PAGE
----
You answer the door to a process server or Sheriff’s deputy and suddenly realize, “I am being sued for credit card debt!” Having received numerous letters and countless phone calls during the dinner hour, you knew this was a possibility but it is still a shock. You have got to protect yourself, and hiring a lawyer is one option to consider. There are other possibilities also.
First of all, understand that I cannot tell you whether or not to hire a lawyer. Only a licensed attorney can provide legal advice and it is up to them to tell you how confident they are that they can represent you and make it worth their fees.
You have to really understand what the risks are when you are being taken to court over a debt. Those risks vary greatly by state due to variations in state laws that regulate the collection of debt, legal options available to creditors and legal protections available to debtors.
One important aspect to consider is the statute of limitations on your credit card debt. The creditor, their agent or the new owner of the debt has a certain number of years in which they can expect the courts to render an order for you to pay. The statute of limitations varies by state, and it begins on the date of first delinquency.
Judgments are damaging enough, since they can remain on your credit report for 10 years. While a judgment can make many types of credit unavailable or prohibitively expensive, it can also block your dream of homeownership as long as it remains on your credit report.
Another consideration are the legal options that a creditor has once they have won a judgment against you. Wage garnishments, levies on your bank accounts and liens on your personal property are all possibilities to a victorious plaintiff, but some are limited by state law.
When you are facing judgment day, you need to defend yourself. Sometimes you may be able to work out a compromise with the agent and avoid court altogether. If you do not take this option, then you need to voice your rights in court. One common suggestion by legal experts is to request actual proof from the agent that you owe the debt. It is reasonable to ask for a true copy of your actual contract or some other original document that proves that you entered into contract with the original creditor. Some courts require that agents that bring suit must provide copies of the original contract and any other proof of the debt. North Carolina enacted a law in 2009 that requires precisely that of any debt collector that files for judgment.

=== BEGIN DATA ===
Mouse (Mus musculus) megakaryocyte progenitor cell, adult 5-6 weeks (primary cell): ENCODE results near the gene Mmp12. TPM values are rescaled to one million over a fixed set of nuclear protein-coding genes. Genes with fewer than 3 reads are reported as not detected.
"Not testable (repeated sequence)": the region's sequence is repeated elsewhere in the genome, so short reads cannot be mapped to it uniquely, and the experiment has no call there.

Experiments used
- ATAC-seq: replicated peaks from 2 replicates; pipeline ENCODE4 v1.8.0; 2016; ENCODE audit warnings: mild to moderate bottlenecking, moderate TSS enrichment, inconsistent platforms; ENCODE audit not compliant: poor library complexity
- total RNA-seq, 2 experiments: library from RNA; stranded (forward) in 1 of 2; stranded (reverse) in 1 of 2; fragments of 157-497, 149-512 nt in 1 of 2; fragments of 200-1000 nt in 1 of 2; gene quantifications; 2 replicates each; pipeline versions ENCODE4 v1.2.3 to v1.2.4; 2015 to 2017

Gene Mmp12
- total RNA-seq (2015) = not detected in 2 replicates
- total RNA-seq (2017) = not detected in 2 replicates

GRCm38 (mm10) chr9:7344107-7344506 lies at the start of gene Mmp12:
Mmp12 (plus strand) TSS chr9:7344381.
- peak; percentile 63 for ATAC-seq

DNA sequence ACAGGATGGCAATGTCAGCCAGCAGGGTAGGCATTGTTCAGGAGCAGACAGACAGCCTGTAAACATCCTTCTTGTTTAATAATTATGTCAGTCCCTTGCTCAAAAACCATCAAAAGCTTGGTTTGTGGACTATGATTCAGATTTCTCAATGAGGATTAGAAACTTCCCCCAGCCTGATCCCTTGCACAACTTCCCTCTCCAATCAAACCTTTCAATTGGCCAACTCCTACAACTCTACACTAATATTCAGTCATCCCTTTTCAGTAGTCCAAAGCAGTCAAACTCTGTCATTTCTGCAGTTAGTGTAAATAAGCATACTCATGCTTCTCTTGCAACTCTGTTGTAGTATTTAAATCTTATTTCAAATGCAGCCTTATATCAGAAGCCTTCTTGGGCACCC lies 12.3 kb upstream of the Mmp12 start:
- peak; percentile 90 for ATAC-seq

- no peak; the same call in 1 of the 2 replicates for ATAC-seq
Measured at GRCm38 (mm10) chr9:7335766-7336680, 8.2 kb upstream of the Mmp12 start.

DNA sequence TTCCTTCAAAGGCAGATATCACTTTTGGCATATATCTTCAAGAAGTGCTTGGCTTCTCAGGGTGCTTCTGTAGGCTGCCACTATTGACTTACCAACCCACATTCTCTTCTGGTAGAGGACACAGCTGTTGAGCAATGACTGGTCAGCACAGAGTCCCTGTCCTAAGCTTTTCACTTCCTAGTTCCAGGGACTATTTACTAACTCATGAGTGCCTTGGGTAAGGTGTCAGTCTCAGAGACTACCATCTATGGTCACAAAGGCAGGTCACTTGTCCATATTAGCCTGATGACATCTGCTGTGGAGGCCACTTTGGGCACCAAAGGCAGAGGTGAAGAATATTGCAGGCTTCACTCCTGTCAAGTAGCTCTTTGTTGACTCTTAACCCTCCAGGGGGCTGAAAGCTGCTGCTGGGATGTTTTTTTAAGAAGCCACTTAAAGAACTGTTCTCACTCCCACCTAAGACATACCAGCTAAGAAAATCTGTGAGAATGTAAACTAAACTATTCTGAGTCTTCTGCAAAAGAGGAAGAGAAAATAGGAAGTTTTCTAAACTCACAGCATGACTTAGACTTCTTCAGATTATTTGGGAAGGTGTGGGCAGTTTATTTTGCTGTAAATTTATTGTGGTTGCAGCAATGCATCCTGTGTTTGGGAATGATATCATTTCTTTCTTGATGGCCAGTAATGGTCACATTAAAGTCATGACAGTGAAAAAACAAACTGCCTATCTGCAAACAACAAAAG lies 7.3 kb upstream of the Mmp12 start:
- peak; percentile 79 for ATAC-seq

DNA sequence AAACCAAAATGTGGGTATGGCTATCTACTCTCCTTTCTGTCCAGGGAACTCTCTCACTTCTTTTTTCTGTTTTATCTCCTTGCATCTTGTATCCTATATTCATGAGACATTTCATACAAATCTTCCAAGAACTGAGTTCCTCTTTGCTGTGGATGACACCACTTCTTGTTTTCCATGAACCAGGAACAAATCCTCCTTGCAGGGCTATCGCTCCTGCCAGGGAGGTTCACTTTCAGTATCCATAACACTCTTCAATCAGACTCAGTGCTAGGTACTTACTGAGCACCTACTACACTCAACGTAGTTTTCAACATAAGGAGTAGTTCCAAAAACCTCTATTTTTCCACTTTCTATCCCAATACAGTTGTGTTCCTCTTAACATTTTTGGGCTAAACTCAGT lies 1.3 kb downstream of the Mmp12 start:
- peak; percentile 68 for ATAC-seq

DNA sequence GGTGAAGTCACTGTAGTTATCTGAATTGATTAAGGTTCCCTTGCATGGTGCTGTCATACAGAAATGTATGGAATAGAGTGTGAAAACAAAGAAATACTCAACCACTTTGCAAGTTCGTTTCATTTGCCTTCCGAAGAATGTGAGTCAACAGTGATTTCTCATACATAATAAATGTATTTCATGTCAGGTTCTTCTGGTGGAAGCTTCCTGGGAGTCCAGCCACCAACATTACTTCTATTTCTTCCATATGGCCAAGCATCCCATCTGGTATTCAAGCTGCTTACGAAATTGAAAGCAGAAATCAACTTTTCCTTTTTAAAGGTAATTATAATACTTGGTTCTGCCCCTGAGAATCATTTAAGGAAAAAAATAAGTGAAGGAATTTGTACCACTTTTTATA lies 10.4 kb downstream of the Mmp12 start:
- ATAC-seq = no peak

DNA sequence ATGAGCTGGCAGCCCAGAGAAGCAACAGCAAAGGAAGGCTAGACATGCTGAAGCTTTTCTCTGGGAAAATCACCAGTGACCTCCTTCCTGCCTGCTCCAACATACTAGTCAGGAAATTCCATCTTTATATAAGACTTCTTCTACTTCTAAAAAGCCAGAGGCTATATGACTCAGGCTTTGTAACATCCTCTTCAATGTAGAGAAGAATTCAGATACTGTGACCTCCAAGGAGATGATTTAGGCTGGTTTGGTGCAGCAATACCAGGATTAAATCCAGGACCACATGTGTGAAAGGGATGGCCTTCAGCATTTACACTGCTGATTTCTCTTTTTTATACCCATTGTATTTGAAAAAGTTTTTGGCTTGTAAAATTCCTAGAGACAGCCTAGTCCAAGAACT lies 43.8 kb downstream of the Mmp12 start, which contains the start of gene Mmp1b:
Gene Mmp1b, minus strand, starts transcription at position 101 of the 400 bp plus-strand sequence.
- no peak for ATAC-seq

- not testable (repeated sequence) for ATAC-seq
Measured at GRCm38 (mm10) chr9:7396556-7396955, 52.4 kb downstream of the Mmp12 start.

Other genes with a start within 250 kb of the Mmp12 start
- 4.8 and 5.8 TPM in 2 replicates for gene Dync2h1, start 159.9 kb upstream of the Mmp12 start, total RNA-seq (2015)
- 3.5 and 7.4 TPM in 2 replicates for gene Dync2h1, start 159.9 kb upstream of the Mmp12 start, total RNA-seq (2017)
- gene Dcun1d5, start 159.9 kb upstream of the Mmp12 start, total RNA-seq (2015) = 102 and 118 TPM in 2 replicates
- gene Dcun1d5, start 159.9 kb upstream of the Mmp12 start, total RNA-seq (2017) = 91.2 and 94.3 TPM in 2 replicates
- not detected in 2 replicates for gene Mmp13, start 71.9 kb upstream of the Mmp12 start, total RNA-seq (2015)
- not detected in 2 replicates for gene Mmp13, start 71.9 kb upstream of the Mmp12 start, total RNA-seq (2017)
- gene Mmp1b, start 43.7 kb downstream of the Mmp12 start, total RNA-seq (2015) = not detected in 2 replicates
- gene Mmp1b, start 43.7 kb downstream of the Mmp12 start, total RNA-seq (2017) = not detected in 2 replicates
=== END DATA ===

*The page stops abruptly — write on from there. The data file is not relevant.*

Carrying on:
Due to the complexities of legal processes and the potential consequences of losing your case, it is recommended that you at least consider the option of hiring an attorney to represent you. For smaller debts, it may be cheaper to just use your money to settle with the debt collector. Larger debts may carry bigger risks, making attorney representation more attractive.
A Good Defense is Worth It
A study by MFY Legal Services found that debt buyers received $1.1 billion in judgments and settlements over a roughly 2 1/2 year period. They concluded that in 87% of the cases, they won default judgments because the debtor never showed up in court. It was determined that debtor absence was not always due to apathy or fear, since 71% of the debtors were either served improperly or never served any notice at all of legal action. They won 94% of the cases.